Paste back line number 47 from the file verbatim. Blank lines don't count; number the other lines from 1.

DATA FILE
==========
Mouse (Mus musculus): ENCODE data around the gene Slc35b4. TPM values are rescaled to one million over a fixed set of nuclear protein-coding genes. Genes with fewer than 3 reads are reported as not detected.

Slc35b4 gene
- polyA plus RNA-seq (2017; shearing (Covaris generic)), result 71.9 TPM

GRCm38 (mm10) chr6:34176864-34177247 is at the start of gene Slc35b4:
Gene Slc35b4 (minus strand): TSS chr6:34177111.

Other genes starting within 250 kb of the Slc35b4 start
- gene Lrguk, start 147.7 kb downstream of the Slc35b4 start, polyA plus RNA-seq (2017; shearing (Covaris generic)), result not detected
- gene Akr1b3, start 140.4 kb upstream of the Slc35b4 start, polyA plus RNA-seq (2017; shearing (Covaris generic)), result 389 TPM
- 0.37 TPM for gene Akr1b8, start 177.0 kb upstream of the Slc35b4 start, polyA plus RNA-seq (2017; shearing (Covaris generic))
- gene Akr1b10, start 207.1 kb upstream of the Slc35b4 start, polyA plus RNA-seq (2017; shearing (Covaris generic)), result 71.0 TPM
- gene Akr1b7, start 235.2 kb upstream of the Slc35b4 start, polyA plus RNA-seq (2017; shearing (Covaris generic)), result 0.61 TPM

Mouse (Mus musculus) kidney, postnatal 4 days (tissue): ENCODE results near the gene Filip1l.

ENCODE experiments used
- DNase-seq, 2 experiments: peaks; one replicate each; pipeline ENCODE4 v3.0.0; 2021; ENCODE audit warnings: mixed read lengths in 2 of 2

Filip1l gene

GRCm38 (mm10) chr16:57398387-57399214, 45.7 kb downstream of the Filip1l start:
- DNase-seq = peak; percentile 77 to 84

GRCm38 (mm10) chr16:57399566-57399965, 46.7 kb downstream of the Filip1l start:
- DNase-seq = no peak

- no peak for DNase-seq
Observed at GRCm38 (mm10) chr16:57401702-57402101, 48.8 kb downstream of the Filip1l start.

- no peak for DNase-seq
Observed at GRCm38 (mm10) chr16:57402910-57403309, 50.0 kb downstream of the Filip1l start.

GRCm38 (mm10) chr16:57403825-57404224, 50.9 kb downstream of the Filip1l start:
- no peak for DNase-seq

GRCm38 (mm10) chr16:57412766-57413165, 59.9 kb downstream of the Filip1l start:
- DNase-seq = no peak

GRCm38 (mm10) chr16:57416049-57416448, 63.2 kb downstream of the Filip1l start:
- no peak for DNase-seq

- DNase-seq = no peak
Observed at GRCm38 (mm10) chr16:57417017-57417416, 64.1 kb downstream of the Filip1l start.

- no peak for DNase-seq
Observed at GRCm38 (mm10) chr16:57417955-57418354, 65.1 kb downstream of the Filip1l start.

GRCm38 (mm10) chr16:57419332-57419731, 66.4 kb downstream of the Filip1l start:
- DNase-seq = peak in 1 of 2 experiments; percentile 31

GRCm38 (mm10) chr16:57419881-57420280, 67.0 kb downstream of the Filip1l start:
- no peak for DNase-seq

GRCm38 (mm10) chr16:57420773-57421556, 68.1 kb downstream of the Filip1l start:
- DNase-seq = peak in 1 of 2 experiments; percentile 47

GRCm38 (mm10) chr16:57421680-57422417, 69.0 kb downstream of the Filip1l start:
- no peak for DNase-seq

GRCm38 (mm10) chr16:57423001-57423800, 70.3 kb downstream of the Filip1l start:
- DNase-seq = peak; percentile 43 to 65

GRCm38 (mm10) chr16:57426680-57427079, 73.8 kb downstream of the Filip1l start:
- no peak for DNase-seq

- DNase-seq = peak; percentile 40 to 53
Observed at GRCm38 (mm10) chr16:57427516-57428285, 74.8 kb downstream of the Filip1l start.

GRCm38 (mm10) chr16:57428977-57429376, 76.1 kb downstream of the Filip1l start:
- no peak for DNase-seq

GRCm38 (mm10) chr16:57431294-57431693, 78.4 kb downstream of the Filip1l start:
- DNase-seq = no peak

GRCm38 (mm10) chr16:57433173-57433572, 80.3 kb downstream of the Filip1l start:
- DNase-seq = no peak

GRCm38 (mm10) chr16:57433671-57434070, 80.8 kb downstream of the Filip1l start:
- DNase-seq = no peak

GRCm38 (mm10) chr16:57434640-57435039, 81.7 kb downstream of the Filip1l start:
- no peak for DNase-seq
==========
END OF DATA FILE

Observed at GRCm38 (mm10) chr16:57427516-57428285, 74.8 kb downstream of the Filip1l start.